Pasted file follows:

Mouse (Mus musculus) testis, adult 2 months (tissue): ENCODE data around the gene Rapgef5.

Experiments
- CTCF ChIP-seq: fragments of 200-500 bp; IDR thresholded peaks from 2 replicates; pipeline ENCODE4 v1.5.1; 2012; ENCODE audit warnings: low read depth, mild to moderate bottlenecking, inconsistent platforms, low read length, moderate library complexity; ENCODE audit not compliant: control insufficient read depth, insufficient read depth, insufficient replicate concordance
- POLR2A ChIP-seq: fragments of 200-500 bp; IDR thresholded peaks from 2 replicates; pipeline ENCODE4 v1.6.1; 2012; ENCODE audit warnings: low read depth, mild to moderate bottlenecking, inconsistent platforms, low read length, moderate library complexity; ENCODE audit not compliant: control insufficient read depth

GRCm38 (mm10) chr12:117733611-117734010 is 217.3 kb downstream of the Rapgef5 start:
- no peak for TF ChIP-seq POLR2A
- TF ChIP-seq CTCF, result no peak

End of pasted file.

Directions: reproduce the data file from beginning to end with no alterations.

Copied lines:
Mouse (Mus musculus) testis, adult 2 months (tissue): ENCODE data around the gene Rapgef5.

Experiments
- CTCF ChIP-seq: fragments of 200-500 bp; IDR thresholded peaks from 2 replicates; pipeline ENCODE4 v1.5.1; 2012; ENCODE audit warnings: low read depth, mild to moderate bottlenecking, inconsistent platforms, low read length, moderate library complexity; ENCODE audit not compliant: control insufficient read depth, insufficient read depth, insufficient replicate concordance
- POLR2A ChIP-seq: fragments of 200-500 bp; IDR thresholded peaks from 2 replicates; pipeline ENCODE4 v1.6.1; 2012; ENCODE audit warnings: low read depth, mild to moderate bottlenecking, inconsistent platforms, low read length, moderate library complexity; ENCODE audit not compliant: control insufficient read depth

GRCm38 (mm10) chr12:117733611-117734010 is 217.3 kb downstream of the Rapgef5 start:
- no peak for TF ChIP-seq POLR2A
- TF ChIP-seq CTCF, result no peak